‘100 clients’ caught in Dentsu billing scandal in Japan as cloud cast over 2020 Olympics role

Toyota and Dentsu logosThe transparency scandal to emerge from Japan today involves 100 of Dentsu’s clients and 160 incidences of irregularities in digital media pricing over a three year period, according to sources close to the matter.

An audit was initially carried out to investigate digital media over-billing for Dentsu’s flagship client Toyota, and was later applied across the Japanese agency giant’s huge client portfolio to check for further misdealing.

Toyota’s headquarters in Japan confirmed with Mumbrella afternoon that the car maker had been notified by Dentsu of the “irregularities”, but declined to go into any more detail.

The company commented: “At Toyota, we value our relationships with our agencies and other partners. While we are not in a position to provide additional details, we have been notified by Dentsu of irregularities in some digital media business transactions.”

Dentsu has declined to give any more information on the nature of the irregularities, describing them as “inappropriate operations” in digital media trading. The agency has also issued a formal apology to Toyota, according to sources.

The incidences relate to Dentsu’s performance marketing arm DASL, but industry observers predict that the audit’s findings will lead to greater scrutiny of Dentsu’s traditional media trading operations.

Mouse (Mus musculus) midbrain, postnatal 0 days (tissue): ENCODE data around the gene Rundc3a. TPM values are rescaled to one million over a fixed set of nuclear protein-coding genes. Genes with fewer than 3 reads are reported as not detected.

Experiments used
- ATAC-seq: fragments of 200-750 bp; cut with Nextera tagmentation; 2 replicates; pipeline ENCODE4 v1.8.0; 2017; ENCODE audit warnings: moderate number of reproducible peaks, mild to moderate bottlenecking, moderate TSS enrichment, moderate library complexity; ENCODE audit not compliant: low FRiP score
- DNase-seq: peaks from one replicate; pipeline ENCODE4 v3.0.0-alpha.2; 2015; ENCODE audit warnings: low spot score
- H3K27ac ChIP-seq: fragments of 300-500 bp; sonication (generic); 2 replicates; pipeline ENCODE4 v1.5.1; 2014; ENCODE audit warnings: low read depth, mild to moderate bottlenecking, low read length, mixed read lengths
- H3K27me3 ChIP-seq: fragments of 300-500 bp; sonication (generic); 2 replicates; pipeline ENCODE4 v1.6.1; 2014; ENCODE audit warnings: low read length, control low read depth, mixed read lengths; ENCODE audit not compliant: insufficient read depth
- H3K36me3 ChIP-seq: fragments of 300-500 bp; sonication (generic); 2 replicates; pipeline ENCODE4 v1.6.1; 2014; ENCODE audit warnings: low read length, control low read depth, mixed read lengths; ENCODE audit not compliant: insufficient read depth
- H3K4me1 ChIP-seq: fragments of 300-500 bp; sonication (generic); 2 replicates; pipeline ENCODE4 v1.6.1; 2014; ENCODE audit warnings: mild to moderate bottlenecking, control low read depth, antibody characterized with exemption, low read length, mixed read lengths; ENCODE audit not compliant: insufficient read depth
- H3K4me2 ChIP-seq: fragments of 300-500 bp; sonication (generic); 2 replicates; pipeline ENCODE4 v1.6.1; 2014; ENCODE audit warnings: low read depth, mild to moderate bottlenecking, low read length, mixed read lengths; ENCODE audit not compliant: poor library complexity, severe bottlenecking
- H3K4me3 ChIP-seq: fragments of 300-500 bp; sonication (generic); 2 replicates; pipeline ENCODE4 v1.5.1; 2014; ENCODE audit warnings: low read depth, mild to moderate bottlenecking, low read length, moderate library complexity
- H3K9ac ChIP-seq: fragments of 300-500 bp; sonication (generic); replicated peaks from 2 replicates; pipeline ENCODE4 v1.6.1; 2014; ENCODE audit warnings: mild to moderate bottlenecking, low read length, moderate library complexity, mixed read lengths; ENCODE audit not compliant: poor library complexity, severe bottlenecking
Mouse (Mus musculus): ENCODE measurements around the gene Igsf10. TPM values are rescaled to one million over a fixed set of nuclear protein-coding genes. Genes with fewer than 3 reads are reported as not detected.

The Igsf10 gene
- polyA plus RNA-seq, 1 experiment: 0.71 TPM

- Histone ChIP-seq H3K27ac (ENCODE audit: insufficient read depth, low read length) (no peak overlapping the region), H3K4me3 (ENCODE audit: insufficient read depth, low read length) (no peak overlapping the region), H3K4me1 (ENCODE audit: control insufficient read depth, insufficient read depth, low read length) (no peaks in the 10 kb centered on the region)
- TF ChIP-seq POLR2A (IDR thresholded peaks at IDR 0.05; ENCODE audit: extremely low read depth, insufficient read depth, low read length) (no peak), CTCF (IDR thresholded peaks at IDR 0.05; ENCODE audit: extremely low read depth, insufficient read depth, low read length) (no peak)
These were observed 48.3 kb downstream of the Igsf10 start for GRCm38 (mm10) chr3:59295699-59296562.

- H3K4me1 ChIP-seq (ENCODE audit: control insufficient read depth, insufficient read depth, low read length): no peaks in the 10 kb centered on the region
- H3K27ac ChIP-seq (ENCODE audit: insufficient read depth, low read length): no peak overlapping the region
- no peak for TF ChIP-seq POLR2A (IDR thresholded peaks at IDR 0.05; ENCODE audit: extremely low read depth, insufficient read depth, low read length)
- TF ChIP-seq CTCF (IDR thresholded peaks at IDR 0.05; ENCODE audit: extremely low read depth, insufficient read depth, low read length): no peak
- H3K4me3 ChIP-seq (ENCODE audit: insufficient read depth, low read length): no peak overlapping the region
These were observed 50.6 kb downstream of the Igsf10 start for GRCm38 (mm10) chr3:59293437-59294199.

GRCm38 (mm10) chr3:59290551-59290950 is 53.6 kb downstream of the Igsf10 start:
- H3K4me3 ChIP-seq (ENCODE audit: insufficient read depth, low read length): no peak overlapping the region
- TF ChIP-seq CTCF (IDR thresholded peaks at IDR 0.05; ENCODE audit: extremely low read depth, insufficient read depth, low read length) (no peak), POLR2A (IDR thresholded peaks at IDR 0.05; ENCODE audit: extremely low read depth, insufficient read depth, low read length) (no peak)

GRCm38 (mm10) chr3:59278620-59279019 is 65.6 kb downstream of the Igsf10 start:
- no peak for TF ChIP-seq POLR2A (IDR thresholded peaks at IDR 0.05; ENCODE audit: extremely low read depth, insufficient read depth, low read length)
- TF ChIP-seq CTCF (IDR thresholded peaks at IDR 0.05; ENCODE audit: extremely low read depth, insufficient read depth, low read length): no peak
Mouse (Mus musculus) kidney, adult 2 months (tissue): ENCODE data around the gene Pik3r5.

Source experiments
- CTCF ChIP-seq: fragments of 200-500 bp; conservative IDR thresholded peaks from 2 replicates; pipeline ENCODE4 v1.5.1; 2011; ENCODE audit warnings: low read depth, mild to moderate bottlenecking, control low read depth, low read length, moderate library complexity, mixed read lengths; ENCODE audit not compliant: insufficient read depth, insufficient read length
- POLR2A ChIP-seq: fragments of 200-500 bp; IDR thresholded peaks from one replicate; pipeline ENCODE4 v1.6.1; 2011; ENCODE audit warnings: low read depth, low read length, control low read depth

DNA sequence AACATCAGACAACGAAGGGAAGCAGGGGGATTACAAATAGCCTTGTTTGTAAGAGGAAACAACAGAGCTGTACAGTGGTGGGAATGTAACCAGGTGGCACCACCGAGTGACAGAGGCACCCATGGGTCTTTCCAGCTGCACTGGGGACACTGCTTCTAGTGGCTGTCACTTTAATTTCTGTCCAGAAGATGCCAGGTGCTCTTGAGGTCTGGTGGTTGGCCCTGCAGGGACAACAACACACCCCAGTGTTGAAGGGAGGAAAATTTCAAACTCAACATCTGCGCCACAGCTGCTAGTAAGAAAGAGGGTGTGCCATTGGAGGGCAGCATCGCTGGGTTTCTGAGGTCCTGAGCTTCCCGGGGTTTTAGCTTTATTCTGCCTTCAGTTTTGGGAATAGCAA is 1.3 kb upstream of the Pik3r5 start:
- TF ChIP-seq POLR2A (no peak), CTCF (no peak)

Dentsu is by far the largest player in Japan, and enjoys unrivalled supremacy as both a buyer and seller of media in one of the world’s least transparent media markets, which could now face increased scrutiny.

The news will cast a cloud over Dentsu’s status as the marketing agency for the 2020 Olympics in Japan. It came as no surprise when Dentsu was appointed by the Tokyo Organising Committee in 2014, and the agency was set a target of 150 billion yen (US$1.5 billion) to be raised from sponsorship sales and other commercial activities.

The news will also be of interest to marketers operating in other relatively opaque media markets such as Korea, India and Indonesia at a time when the impact of a report into client-media agency transparency in the US, released four months ago, is beginning to be felt globally.


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